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RMLA Awards Report 2005

Four nominations were received this year, all in the document and project sections. The Awards Panel, comprising Mike Foster (Convenor), Dave Serjeant and Bill Loutit, applied the judgement criteria set out in the RMLA guidelines and made two awards.

The Project Award for 2005 went to the “Wind’s Up” project by Mark Ashby of Connell Wagner. The document provides a comprehensive guide to best practice for local authorities, and anybody proposing a wind farm.

“Wind’s Up” was officially launched by the Minister for the Environment in November 2004 and can be accessed freely at the EECA website. EECA informs us that it is the most downloaded document on the website. There is an interesting chapter in the book called “The Silence of the Plans” alluding to the lack of planning provision providing controlling for wind farms. With the rush for wind farm space all over the country currently, are we moments away from an aquaculture-type imposed moratorium? .

The second, (considered by the Awards Panel to be the primary award) went to the Ministry for the Environment for its ‘Making Good Decisions’ programme which has been running nation-wide this year with a second round of workshops just recently held. The programmes genesis was the Ministerial Panel on Business Compliance Costs in 2001, followed by research into options for a voluntary decision-maker accreditation scheme. The recommended option, which had significant cross-sector support, was then further developed by a Ministry Advisory Board. A further group produced a Workbook and Presentation Teams Handbook, including a DVD with a scripted, acted hearing. The Auckland University’s Centre for continuing Education was granted a license to deliver the programme and then a cast of presenters was engaged to actually deliver the programme.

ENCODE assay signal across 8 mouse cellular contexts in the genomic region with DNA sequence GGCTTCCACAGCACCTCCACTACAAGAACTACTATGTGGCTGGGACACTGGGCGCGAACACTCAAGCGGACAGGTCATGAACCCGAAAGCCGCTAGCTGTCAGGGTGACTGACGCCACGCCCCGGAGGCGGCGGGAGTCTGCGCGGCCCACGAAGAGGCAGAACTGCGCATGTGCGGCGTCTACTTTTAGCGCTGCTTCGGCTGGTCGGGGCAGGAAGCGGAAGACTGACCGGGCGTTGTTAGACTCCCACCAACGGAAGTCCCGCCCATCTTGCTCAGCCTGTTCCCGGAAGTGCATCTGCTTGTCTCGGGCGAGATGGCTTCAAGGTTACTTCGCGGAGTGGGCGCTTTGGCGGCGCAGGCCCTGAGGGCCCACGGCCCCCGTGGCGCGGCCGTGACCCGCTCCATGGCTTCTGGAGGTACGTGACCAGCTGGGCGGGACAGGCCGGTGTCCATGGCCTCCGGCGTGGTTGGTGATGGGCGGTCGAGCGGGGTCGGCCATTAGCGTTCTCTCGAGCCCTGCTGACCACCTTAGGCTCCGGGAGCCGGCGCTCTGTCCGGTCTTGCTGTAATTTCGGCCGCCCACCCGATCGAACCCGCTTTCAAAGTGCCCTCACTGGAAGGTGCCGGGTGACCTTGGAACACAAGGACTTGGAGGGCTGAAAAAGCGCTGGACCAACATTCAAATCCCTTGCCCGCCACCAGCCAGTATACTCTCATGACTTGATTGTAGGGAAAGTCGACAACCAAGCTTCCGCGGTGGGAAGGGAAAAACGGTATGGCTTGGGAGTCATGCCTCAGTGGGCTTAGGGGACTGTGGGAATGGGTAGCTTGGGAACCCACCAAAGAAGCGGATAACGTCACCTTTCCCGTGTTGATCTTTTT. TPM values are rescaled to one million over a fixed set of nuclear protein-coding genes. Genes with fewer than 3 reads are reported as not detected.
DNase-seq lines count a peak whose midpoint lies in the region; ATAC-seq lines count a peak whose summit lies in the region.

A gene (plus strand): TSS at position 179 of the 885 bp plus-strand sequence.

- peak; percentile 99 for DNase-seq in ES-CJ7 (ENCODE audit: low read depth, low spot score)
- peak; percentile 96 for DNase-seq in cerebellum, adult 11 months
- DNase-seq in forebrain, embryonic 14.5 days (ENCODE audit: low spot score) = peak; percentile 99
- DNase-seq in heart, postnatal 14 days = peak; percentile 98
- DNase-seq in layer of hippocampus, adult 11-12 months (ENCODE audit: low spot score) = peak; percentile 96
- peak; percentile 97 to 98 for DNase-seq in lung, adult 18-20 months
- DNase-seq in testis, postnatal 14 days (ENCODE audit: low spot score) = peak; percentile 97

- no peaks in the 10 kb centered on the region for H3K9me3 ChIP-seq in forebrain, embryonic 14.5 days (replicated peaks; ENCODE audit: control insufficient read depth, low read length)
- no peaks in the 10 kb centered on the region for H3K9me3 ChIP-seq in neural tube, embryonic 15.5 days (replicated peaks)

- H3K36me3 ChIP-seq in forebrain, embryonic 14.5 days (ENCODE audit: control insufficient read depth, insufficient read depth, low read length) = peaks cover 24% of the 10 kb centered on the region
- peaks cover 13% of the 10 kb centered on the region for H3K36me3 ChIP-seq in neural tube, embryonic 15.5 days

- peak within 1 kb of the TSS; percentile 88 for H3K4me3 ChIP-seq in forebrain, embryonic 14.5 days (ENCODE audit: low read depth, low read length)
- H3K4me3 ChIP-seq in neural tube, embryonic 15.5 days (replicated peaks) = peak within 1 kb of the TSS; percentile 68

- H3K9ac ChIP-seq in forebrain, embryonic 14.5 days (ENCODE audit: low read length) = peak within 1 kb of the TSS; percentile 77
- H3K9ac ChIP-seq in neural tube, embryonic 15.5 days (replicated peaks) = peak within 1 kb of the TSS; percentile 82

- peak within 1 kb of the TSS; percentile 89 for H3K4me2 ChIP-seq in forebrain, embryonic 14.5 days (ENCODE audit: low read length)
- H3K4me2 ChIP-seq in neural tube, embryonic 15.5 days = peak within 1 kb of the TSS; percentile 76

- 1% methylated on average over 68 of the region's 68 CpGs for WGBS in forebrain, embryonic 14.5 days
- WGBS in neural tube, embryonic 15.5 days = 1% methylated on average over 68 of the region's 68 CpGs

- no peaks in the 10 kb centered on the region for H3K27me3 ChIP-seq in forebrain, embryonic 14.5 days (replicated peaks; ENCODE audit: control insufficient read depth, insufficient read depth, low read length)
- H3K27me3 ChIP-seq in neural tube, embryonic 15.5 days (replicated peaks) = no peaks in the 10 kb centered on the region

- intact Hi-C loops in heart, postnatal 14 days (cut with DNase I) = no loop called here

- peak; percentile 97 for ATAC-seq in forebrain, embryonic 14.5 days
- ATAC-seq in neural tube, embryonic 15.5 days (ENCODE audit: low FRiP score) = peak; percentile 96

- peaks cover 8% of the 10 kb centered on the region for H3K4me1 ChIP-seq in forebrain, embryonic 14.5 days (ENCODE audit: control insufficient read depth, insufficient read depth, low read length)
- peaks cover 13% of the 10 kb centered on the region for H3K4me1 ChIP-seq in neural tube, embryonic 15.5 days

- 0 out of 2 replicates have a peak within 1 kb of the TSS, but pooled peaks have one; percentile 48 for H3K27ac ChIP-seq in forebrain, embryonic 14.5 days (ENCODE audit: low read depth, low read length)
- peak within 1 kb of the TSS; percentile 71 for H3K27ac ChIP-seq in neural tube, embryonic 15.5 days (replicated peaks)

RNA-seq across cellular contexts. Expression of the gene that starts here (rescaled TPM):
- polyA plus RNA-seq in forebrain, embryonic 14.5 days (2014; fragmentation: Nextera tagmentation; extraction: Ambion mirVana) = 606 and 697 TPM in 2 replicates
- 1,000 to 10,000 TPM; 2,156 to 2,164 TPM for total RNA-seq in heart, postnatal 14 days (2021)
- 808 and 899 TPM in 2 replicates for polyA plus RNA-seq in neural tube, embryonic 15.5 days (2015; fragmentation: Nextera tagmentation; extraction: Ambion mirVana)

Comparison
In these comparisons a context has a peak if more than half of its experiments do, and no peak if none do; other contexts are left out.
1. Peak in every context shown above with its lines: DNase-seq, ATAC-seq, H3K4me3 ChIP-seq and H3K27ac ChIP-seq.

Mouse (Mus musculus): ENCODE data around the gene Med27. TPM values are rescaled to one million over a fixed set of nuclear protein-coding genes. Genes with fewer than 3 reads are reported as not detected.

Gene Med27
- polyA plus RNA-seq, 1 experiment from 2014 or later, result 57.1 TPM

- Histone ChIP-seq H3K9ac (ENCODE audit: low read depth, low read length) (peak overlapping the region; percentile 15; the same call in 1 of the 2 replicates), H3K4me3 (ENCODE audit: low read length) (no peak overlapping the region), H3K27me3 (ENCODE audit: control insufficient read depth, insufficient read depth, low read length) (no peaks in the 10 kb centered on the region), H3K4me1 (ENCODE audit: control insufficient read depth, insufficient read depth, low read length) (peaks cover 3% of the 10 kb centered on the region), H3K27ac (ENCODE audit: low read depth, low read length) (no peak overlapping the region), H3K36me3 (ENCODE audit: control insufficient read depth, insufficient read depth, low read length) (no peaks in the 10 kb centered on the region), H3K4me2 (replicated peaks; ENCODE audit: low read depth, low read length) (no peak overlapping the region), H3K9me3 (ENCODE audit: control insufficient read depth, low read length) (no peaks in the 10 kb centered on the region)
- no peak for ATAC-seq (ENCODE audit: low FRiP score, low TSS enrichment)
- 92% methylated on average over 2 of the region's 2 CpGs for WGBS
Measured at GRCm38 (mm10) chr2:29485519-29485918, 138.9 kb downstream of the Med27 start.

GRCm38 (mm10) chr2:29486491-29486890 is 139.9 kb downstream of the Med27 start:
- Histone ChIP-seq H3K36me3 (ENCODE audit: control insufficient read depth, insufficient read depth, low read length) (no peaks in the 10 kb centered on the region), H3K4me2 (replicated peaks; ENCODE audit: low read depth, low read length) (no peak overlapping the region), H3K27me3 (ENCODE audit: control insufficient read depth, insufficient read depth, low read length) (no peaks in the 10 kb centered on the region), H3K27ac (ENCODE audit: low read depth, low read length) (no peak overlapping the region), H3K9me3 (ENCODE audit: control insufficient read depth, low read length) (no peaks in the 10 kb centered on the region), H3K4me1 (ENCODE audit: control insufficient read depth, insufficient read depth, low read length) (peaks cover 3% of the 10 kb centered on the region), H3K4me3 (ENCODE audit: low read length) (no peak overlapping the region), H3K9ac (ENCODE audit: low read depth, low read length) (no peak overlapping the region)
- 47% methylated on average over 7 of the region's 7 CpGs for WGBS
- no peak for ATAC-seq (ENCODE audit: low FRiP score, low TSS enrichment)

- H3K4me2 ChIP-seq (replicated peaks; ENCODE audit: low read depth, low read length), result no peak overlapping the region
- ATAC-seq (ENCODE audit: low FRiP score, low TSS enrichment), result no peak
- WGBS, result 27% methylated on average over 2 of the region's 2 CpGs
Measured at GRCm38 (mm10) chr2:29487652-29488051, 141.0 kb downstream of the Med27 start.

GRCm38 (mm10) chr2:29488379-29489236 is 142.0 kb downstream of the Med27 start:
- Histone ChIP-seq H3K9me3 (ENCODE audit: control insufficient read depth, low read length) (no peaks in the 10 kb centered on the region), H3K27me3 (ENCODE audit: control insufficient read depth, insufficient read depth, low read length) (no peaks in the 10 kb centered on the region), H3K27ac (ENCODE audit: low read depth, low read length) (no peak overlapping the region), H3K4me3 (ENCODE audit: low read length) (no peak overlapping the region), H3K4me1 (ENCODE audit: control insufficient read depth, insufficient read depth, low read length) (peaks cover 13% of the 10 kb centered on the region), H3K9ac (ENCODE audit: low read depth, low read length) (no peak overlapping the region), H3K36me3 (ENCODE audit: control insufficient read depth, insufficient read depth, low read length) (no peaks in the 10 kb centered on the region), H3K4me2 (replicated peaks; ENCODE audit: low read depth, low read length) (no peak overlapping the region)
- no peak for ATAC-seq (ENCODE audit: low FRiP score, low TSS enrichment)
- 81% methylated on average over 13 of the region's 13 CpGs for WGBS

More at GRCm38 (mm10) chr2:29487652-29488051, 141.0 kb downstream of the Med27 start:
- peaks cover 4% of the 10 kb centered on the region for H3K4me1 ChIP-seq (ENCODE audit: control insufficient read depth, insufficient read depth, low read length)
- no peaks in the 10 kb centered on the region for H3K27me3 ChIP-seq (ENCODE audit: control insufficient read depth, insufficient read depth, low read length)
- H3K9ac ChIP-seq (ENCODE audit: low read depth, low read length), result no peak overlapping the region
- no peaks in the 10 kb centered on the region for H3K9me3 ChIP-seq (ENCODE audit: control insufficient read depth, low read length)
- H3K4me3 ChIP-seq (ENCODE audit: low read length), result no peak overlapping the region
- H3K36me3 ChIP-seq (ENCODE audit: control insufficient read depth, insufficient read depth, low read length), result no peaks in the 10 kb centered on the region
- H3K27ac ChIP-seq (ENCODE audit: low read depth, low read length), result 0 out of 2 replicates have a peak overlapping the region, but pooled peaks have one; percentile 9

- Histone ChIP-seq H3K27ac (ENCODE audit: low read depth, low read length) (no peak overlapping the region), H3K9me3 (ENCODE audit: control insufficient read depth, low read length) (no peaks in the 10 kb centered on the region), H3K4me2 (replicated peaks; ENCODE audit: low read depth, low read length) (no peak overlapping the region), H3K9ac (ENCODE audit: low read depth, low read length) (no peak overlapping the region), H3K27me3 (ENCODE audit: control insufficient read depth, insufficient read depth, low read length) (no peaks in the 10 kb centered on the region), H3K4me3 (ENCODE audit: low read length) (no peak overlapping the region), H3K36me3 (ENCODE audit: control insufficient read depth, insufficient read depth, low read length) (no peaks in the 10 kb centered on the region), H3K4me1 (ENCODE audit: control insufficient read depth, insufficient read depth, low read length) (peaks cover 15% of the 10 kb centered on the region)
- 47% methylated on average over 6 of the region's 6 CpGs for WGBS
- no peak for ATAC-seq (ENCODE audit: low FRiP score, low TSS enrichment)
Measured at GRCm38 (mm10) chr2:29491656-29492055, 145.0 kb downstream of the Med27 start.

The programme had three main aims:

  • To improve the quality and consistency of decision-making where notified applications for resource consent are concerned.
  • To build capacity in local government by providing decision-makers with the skills, knowledge and confidence to make informed, well-founded decisions.
  • To secure the confidence of applicants, submitters and communities in local decision-making processes under the RMA.

By the Panel’s count in the supporting documentation there have been 50-60 persons involved with preparing this programme. To date approximately 800 persons have been through the workshop nation-wide.

The National Committee thanks all four applicants and encourages members to keep their award nominations coming for 2006.